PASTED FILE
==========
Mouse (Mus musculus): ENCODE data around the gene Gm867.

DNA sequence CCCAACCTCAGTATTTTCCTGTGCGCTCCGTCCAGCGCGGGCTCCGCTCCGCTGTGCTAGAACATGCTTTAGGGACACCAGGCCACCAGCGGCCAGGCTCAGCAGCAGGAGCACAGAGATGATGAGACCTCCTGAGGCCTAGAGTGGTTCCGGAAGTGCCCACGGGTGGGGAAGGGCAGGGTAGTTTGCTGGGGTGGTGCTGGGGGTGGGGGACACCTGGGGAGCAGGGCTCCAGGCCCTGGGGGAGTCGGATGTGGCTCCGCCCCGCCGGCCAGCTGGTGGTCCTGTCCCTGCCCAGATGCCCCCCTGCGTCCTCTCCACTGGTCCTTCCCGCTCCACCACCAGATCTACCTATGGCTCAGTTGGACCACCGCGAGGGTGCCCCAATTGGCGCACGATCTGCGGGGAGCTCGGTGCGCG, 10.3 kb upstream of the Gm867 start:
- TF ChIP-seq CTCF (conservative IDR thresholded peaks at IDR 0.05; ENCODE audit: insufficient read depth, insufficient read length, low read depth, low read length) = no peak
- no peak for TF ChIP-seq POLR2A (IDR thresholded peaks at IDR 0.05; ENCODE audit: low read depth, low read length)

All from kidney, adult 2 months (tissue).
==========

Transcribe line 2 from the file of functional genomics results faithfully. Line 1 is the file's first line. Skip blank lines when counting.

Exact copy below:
DNA sequence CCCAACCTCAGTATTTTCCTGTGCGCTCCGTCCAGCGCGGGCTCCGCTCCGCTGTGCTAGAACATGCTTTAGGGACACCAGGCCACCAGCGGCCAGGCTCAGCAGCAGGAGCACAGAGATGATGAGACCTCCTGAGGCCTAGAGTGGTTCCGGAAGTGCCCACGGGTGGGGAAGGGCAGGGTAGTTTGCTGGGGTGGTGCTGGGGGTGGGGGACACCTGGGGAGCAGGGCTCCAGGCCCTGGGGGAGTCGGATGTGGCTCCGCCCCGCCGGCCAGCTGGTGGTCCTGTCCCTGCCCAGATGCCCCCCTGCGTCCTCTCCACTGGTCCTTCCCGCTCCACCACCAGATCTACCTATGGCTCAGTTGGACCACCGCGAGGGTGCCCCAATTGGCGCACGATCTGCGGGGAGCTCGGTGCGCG, 10.3 kb upstream of the Gm867 start: